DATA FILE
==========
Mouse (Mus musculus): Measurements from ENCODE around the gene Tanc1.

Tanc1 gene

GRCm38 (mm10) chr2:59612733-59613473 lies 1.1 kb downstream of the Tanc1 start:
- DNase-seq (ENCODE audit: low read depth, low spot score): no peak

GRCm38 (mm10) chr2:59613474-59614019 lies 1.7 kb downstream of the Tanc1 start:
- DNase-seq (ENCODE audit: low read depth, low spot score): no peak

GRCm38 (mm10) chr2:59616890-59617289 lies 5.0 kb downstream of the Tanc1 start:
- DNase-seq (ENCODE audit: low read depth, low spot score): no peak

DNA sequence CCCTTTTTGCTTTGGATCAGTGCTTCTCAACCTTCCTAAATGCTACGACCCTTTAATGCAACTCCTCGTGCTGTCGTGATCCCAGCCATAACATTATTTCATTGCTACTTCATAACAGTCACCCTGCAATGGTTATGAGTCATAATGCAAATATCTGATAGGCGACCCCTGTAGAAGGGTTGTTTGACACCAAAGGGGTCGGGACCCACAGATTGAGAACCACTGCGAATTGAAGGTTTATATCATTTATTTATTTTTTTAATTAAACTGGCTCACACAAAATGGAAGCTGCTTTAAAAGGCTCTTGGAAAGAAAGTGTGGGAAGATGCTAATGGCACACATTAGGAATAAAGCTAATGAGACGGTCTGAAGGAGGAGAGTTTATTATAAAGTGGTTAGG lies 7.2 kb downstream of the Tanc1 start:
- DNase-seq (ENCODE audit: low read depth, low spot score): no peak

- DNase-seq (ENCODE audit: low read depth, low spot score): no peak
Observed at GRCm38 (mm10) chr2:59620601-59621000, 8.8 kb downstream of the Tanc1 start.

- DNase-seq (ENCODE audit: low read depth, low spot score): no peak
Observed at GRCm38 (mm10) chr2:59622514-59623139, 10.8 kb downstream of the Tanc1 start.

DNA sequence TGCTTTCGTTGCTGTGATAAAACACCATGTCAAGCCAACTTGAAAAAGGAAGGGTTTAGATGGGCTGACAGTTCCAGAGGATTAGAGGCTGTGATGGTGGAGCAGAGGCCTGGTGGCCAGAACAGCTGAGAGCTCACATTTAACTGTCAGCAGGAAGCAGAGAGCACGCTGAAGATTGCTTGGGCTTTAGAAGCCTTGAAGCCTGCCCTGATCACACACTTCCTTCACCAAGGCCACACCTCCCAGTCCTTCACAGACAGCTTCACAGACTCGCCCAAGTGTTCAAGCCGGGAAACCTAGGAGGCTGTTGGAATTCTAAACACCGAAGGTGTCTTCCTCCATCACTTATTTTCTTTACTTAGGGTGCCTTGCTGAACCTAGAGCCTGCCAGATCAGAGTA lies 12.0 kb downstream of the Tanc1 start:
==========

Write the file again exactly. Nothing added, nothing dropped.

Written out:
Mouse (Mus musculus): Measurements from ENCODE around the gene Tanc1.

Tanc1 gene

GRCm38 (mm10) chr2:59612733-59613473 lies 1.1 kb downstream of the Tanc1 start:
- DNase-seq (ENCODE audit: low read depth, low spot score): no peak

GRCm38 (mm10) chr2:59613474-59614019 lies 1.7 kb downstream of the Tanc1 start:
- DNase-seq (ENCODE audit: low read depth, low spot score): no peak

GRCm38 (mm10) chr2:59616890-59617289 lies 5.0 kb downstream of the Tanc1 start:
- DNase-seq (ENCODE audit: low read depth, low spot score): no peak

DNA sequence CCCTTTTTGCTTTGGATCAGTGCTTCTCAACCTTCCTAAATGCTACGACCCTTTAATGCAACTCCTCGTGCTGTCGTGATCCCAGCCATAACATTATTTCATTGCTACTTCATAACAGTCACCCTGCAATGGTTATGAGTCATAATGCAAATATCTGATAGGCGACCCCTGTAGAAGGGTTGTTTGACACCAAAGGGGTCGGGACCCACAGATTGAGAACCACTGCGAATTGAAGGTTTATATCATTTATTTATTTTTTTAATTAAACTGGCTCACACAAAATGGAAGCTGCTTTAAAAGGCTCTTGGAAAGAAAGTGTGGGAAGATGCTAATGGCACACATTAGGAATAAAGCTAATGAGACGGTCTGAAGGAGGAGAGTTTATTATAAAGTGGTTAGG lies 7.2 kb downstream of the Tanc1 start:
- DNase-seq (ENCODE audit: low read depth, low spot score): no peak

- DNase-seq (ENCODE audit: low read depth, low spot score): no peak
Observed at GRCm38 (mm10) chr2:59620601-59621000, 8.8 kb downstream of the Tanc1 start.

- DNase-seq (ENCODE audit: low read depth, low spot score): no peak
Observed at GRCm38 (mm10) chr2:59622514-59623139, 10.8 kb downstream of the Tanc1 start.

DNA sequence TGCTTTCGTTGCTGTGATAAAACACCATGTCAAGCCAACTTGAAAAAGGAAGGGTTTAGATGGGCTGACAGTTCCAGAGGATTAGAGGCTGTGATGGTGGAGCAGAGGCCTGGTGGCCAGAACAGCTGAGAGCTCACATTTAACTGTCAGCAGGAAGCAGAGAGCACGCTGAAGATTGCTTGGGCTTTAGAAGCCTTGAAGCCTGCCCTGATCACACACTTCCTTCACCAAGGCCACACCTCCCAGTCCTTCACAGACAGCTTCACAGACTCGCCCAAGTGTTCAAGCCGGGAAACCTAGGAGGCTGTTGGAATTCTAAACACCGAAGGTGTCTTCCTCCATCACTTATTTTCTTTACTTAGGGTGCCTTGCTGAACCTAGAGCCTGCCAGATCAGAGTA lies 12.0 kb downstream of the Tanc1 start: